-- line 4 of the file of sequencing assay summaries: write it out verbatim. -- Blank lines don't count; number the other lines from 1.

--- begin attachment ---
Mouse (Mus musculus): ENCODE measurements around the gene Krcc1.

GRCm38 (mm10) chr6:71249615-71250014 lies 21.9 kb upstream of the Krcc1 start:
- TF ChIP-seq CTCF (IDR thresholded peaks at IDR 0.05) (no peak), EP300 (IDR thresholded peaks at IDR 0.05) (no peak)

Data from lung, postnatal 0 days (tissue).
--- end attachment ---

Data from lung, postnatal 0 days (tissue).